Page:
July 27, 2016 | Mikaila Wilson Calcagni, of Fayetteville, has been awarded the Arkansas Mutual Medical Student Award, a scholarship for third-year medical students at the University of Arkansas for Medical Sciences (UAMS), who want to practice primary care in rural Arkansas.
Calcagni, who comes from a family of nurses including her father and grandmother, said it was a study abroad trip to Sweden that opened her eyes to primary care.
“Here, we focus so much on fixing a problem after it appears instead of trying to prevent it,” she said. “For me, primary care helps provide prevention.”
Although she isn’t sure what area of primary care she would like to pursue, she knows where she wants to provide.
“I want to have a career that impacts Arkansans directly,” she said. “I was born and raised here, so this is the health care community I know and love.”
The scholarship is funded by the Arkansas Mutual Insurance Co. in partnership with the UAMS College of Medicine to encourage more medical students to enter primary care fields such as family practice, general internal medicine and pediatrics and to practice in rural Arkansas where access to physicians is limited.
Corey Little, CEO of Arkansas Mutual Insurance Co., the only medical liability insurance provider headquartered in Arkansas, said the company is deeply committed to improving rural health care in the state.
“We are so pleased to offer this scholarship to such a deserving student as Mikaila Wilson Calcagni,” said Little. “She will make a very fine primary care physician and is clearly committed to improving the health of citizens in medically underserved areas.”
Arkansas Mutual Insurance Co. announced the scholarship July 25 at its annual symposium in Little Rock.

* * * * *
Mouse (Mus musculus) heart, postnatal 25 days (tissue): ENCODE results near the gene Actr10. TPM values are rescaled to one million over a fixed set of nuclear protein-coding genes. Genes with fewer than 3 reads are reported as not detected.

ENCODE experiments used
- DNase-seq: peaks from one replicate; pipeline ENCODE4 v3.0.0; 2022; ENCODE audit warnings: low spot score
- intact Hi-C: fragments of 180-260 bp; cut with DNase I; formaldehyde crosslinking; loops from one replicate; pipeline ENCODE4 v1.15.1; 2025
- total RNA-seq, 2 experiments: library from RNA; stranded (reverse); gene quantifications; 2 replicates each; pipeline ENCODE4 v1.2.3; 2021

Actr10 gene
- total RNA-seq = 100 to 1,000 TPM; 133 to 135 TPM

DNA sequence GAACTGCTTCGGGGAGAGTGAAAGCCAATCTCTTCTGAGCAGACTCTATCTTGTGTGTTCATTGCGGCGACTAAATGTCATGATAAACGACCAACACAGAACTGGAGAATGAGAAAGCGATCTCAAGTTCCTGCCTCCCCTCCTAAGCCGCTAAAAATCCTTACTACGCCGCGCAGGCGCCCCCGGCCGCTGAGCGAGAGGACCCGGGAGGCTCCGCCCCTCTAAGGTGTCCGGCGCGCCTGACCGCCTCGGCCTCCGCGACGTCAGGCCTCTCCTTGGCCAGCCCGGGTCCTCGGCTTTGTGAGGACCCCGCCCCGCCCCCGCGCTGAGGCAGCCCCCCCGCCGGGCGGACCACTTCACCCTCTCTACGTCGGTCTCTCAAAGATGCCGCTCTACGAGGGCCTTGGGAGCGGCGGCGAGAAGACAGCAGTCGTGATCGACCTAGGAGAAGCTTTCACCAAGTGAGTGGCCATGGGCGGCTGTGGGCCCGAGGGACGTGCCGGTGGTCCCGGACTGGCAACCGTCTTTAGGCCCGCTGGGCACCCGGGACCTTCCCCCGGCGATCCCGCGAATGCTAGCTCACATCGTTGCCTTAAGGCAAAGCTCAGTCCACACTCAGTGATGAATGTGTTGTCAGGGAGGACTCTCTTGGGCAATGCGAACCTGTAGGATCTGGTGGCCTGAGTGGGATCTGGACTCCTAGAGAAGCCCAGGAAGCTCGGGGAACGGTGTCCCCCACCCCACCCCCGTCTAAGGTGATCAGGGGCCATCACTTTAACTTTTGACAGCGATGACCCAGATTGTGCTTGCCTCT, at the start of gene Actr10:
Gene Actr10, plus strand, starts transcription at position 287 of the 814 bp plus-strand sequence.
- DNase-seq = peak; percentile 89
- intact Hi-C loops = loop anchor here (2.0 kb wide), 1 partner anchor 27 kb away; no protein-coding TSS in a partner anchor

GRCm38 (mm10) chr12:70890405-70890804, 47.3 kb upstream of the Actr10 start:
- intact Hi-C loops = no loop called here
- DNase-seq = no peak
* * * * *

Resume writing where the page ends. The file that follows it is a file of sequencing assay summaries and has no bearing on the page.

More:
More than two-thirds of Arkansas’ counties include federally designated Primary Care Health Professional Shortage Areas. Primary care physician shortages are projected to increase substantially as the state’s population continues to age and require more medical care, and as more Arkansans, now insured as a result of health system reform, seek primary care services.
“Support from corporations like Arkansas Mutual Insurance Co. enables UAMS to continue educating tomorrow’s health professionals,” said Pope Moseley, M.D., dean of the College of Medicine. “We work very hard to ensure that all Arkansans, wherever they live, have access to crucial primary care services.”
“This scholarship is an honor and a blessing,” said Calcagni. “My parents always told me that a scholarship is an investment. I’m excited to show everyone that this investment in me was worth it.”
UAMS is the state’s only comprehensive academic health center, with colleges of Medicine, Nursing, Pharmacy, Health Professions and Public Health; a graduate school; a hospital; a northwest Arkansas regional campus; a statewide network of regional centers; and seven institutes: the Winthrop P. Rockefeller Cancer Institute, the Jackson T. Stephens Spine & Neurosciences Institute, the Myeloma Institute, the Harvey & Bernice Jones Eye Institute, the Psychiatric Research Institute, the Donald W. Reynolds Institute on Aging and the Translational Research Institute. It is the only adult Level 1 trauma center in the state. UAMS has 3,021 students, 789 medical residents and five dental residents. It is the state’s largest public employer with more than 10,000 employees, including about 1,000 physicians and other professionals who provide care to patients at UAMS, Arkansas Children’s Hospital, the VA Medical Center and UAMS regional centers throughout the state. Visit www.uams.edu or www.uamshealth.com. Find us on Facebook, Twitter, YouTube or Instagram.